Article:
Movie Review #929
|Premiered in Sydney on November 17, 2014. Nationwide release on December 25, 2014. Biography/Drama/Sport/War. This film is rated PG-13 for war violence including intense sequences of brutality, and for brief language. Runs 137 minutes. An American production. Director: Angelina Jolie. Screenplay: Joel Coen & Ethan Coen and Richard LaGravenese and William Nicholson. Book: Laura Hillenbrand. Cast: Jack O’Connell, Domhnall Gleeson, Garrett Hedlund, Takamasa Ishihara, Finn Wittrock, Jai Courtney, John D’Leo, Alex Russell, Talia Mano, and Savannah Lamble.|
“UNBROKEN” IS DECENT, BUT IT HAD THE POTENTIAL TO BE SO MUCH MORE.
By Alexander Diminiano
First thing’s first. “Unbroken” is an uplifting story. It’s channeled well from Laura Hillenbrand’s book of the same name to the screenplay by nothing short of a supergroup of modern Hollywood screenwriters: Joel Coen, Ethan Coen, Richard LaGravenese, and William Nicholson. But we’re not so quick to appreciate the screenplay, because Angelina Jolie’s directorial vision has butchered it. A screenplay can ideally be broken down into eight different sequences, and for Jolie, moving from one sequence to another apparently means changing genres. “Unbroken” is a sports movie, then it’s an adventure, then it’s a survival drama, and that’s all in its first half, before it finally settles down and becomes a war epic–the one thing we expected it to be in the first place.
Much of the cast seems just as rigid. For the entire opening sequence, no one seems in line with the screenplay. This is great, classic ’40s dialogue, marvelously watermarked by the Coen brothers, but that kind of dialogue can sound good only with the right actors. Could I paint this picture for you? Try and imagine that nerdy high school kid taking off his glasses, putting on aviator goggles, and using terms like “broads.” It just doesn’t feel right, and as a matter of fact, it makes the movie feel a little fake.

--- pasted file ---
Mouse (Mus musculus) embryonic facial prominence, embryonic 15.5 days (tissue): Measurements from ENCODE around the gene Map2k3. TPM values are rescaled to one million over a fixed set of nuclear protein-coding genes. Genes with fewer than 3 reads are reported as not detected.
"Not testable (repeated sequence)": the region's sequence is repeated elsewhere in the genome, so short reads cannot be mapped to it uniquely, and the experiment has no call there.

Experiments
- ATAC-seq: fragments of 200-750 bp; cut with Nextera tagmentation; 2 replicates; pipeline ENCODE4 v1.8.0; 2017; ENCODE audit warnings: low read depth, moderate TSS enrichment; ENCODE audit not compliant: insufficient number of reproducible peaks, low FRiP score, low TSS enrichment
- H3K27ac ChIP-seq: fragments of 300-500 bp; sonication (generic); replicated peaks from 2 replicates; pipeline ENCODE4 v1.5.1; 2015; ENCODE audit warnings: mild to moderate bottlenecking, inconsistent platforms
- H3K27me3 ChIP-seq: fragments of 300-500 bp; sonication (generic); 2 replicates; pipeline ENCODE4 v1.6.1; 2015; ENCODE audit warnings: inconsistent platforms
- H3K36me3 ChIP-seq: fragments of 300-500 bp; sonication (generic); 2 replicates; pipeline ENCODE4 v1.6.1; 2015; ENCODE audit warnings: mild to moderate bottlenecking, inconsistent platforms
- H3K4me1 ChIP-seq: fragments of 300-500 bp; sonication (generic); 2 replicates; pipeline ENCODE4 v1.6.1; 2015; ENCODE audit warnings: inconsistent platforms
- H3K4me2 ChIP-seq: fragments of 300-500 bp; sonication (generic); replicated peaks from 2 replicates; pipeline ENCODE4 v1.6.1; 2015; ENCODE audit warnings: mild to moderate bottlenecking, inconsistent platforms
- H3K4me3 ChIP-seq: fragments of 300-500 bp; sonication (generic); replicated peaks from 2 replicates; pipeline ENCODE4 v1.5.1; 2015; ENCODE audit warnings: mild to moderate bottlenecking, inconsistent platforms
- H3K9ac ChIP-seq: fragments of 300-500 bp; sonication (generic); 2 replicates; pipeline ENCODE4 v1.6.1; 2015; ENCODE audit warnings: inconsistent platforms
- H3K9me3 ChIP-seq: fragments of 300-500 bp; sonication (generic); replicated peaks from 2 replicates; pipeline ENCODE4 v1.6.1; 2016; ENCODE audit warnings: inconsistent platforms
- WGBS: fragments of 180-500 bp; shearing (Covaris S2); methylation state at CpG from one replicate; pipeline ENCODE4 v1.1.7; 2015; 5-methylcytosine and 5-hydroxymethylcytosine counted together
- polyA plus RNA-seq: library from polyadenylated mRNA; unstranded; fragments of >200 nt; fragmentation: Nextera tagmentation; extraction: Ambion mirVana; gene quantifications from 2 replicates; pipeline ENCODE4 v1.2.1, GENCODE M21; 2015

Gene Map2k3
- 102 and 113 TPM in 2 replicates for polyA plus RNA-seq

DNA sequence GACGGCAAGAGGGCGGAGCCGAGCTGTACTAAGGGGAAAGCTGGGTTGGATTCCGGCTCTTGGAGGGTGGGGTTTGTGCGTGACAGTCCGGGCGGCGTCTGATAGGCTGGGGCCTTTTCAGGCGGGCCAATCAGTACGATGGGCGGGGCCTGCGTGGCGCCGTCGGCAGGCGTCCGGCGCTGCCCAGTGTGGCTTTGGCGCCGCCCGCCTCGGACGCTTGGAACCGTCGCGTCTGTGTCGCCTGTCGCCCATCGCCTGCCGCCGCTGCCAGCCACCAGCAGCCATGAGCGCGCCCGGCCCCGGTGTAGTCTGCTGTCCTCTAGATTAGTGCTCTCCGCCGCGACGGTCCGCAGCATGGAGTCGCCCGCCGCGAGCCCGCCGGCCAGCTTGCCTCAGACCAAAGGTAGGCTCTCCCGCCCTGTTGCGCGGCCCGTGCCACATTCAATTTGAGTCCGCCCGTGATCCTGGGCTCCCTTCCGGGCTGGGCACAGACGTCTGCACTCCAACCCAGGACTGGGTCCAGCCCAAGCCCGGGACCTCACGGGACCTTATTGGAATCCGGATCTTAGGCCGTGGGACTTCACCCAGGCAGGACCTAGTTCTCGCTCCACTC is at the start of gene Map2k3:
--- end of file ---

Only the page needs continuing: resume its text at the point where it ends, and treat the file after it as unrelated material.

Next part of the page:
But then again, there’s two great actors that hold this movie up well. One of them is Jack O’Connell. Those who saw him in the British independent drama “Starred Up” last year will likely remember him. That breakthrough gained him smaller recognition, but his performance as the lead in “Unbroken” will no doubt make him a glowing ping on Hollywood radar. He’s outdone, though, by Japanese guitarist-turned-actor Miyavi. In his role as the Imperial Japanese Army sergeant Mutsuhiro Watanabe, he delivers with deliberation and menace, all the while atempting to suppress the fact that his character is a coward. The character seems one-dimensional at first. He says very little, and whenever he does speak, he finishes by whipping whoever he is speaking to. But then the character develops, and Watanabe grows to respect Zamperini, but also to detest him more.
If there’s anything that “Unbroken” is guaranteed to win Oscars for, it’s the technical aspects. The sound mixing is terrific, most especially during the film’s airborne combat scenes. Alexandre Desplat’s score is triumphant and bold, and Coldplay’s “Miracles” closes the film terrifically in its appearance over the credits. Even so, the technical quality of the film isn’t without flaws. While the cinematography during scenes at the Japanese POW camp have an honest, grave look, much of the rest of “Unbroken” looks unbearably upbeat, almost cartoonish. The visuals aren’t terrible, but they are a mixed bag; given his masterful repertoire, “Unbroken” is a career low for cinematographer Roger Deakins.
Angelina Jolie has made no secret about “Unbroken” being her passion project. It’s her second film as a director, following her 2011 independent war drama “In the Land of Blood and Honey”. My biggest complaint about “Unbroken” is that it’s just too Hollywooden. The movie tells an uplifting story about a hero who prospered through great hardships, notably in a Japanese POW camp. Jolie emphasizes the inspiring message, and we get it. But as much as her effort emphasizes it, she fails to capture it in all its subtleties; we understand the message, but we don’t feel or absorb it virtually any way. As a result, we feel sort of aloof to Zamperini’s resilient story. As much as Zamperini endures, we can’t stop wondering, “What’s the point?”
Postscript: Angelina Jolie and Brad Pitt have each made World War II movies this past year. “Unbroken”, which Angelina produced and directed, concerns the Pacific Ocean Theater, while “Fury”, which Brad executive produced and starred in, concerns the European Theater. For my review of “Fury”, a much better movie than “Unbroken”, click here.